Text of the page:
- Grosjean banned for Monza after Spa crash
- D'Ambrosio on pole for Monza race seat
- Rival teams to study Hamilton telemetry - Horner
- Ecclestone says Schumacher 'leaving' F1
- Schumacher plays down Ecclestone retire comments
Grosjean banned for Monza after Spa crash
Romain Grosjean will sit out this weekend's Italian Grand Prix at Monza, after Lotus decided not to appeal the Frenchman's one-race ban for causing the first corner crash at Spa.
F1 returnee Grosjean's actions, which also ended title-contenders Lewis Hamilton and Fernando Alonso's races and so nearly caused serious injury to the latter, was described by the stewards as an "extremely serious breach of the regulations".
He was also fined a whopping EUR 50,000.
"I judged the gap to Hamilton poorly. A small error but with big consequences," Grosjean is quoted by Brazil's O Estado de S.Paulo newspaper.
"I apologise and I'm glad that no-one was hurt."
Grosjean, while impressive in 2012, has been involved in several early-race incidents this year.
"It's time to put a stop to it," he admitted. "Some, like today, have been my fault, others not. I hope to not make any more mistakes in the remaining races."
Journalist Livio Oricchio said that because Ferrari driver Alonso's 40-point lead was slashed to 24 because of the crash, the headline from Spa might be "Grosjean re-opens the championship".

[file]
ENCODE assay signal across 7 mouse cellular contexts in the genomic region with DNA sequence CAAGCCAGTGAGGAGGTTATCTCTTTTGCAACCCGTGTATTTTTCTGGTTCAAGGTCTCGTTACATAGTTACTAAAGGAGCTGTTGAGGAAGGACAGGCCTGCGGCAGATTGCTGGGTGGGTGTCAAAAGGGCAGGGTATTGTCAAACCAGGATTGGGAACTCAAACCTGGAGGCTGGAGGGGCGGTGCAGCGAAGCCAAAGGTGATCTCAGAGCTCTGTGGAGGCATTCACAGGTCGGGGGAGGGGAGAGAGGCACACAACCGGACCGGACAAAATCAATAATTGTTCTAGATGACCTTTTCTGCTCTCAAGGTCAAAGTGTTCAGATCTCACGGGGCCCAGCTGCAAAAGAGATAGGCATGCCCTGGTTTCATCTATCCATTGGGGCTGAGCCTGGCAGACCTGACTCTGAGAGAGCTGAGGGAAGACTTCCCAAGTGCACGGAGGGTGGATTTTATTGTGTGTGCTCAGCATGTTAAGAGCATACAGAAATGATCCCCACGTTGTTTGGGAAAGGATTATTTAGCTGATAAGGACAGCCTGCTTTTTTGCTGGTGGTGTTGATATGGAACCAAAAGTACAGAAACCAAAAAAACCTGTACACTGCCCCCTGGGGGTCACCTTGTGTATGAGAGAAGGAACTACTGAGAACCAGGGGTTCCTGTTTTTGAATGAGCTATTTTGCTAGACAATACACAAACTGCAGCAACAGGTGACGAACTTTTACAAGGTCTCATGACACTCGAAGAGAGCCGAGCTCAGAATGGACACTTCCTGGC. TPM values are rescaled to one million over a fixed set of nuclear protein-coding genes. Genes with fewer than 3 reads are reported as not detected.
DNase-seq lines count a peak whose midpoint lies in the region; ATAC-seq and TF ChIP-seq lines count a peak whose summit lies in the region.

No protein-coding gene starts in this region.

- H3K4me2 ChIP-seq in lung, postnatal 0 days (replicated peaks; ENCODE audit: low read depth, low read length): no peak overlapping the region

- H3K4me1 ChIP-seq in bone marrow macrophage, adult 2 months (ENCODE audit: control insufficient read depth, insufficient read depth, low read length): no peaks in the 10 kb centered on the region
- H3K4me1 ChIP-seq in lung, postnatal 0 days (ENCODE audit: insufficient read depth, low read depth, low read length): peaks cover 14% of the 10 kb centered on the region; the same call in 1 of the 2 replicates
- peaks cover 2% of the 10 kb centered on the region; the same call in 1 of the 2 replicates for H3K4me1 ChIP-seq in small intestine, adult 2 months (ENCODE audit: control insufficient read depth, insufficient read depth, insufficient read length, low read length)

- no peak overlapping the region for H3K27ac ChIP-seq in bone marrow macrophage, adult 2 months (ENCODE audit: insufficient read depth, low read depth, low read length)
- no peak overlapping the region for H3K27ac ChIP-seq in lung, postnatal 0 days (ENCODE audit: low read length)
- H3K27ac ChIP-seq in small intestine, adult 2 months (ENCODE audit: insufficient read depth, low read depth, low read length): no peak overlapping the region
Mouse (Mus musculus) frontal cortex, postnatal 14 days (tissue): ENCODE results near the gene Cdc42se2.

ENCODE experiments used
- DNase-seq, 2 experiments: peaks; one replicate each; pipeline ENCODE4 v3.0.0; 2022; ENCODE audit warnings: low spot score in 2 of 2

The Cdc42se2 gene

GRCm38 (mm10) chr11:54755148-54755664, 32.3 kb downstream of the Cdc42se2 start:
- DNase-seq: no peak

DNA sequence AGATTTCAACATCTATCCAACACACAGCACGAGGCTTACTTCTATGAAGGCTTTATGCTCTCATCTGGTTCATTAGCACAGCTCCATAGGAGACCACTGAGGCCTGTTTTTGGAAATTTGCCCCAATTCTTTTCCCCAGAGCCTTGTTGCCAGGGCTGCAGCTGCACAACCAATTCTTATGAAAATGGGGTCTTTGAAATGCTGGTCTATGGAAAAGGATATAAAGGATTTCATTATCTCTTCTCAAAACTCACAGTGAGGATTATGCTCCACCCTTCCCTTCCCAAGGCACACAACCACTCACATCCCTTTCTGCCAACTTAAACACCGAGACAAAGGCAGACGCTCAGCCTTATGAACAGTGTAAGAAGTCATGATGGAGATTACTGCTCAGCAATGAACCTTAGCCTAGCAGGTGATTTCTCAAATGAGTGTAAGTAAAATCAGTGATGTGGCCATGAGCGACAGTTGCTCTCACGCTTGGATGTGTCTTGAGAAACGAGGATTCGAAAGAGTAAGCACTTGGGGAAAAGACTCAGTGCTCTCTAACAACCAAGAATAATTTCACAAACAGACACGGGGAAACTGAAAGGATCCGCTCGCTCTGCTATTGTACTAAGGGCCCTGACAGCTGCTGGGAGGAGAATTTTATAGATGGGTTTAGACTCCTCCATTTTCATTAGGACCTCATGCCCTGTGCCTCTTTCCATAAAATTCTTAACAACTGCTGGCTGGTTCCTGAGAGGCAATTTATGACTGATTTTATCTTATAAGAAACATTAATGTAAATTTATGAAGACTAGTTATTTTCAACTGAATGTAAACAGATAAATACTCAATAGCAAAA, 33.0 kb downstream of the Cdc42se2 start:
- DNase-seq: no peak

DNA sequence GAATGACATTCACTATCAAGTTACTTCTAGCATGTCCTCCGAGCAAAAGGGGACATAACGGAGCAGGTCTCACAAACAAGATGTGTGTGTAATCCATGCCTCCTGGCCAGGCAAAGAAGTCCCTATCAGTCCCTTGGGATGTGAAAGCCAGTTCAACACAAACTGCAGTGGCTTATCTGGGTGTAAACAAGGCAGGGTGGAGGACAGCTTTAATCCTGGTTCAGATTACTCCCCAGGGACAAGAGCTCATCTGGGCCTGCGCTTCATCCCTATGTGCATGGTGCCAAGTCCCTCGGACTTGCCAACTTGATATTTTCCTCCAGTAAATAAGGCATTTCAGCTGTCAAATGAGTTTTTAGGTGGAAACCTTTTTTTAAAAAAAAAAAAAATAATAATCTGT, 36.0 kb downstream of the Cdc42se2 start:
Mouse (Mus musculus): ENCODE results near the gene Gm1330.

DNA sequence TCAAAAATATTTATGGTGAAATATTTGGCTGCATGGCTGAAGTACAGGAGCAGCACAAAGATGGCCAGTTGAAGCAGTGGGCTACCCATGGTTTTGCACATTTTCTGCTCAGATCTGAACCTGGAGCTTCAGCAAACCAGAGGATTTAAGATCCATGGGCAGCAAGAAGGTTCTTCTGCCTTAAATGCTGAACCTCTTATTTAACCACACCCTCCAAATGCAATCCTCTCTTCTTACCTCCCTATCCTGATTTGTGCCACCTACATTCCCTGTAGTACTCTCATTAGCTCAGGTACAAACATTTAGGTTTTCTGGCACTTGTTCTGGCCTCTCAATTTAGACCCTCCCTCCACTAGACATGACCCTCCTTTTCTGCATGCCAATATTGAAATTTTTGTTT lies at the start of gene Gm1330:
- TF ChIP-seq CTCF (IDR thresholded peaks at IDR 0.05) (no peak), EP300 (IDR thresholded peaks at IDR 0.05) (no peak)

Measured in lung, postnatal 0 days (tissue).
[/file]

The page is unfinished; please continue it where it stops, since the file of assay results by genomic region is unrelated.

"Romain has great talent and is very fast. When he develops, he will be a great driver," his boss Eric Boullier said after the crash and ban.
In an official team statement, he said Grosjean's replacement for Monza will be announced this week.
As far as Ferrari's Stefano Domenicali is concerned, Grosjean's ban is a chance for the FIA to think about the bigger picture.
"What is certain is that, it would be better if, starting with the junior formulae, rules relating to on-track behaviour were enforced in an inflexible manner, so as to have drivers as well prepared as possible when they reach this, the highest level of motor sport," he said.
Alonso, who briefly visited the medical centre after Grosjean's car sliced across his cockpit opening, watched the race with his mechanics whilst nursing a sore left shoulder.
"Everything is alright, the pain only comes from the whiplash," said the Spaniard.
"I am not angry with Grosjean, he definitely didn't do it on purpose," added Alonso.
Also feeling the FIA's wrath on Sunday was another repeat-offender Pastor Maldonado, who will take a double 10-place grid penalty at Monza for badly jumping the start and then crashing with Timo Glock.
The most anger in the paddock was, however, about Grosjean.
McLaren reserve driver Gary Paffett described the Frenchman's behaviour as "stupid", and after climbing out of his wreck, Hamilton gestured towards his helmet before confronting Grosjean, demonstrating the foolishness of the move.
Triple world champion and German commentator Niki Lauda said the stewards got the ban - the first in F1 since Michael Schumacher in 1994 - "absolutely right".
"That could have broken Alonso's neck. It could have killed him.
"He (Grosjean) is talented, but sometimes incredibly stupid. I count this as the seventh time he has done something like that this year. Madness."
Lotus did not attempt to fight the FIA's decision, but boss Boullier noted that Williams' Maldonado has also had "many accidents" in 2012.
"So in one way this penalty for Romain seems pretty hard," said the Frenchman.
D'Ambrosio on pole for Monza race seat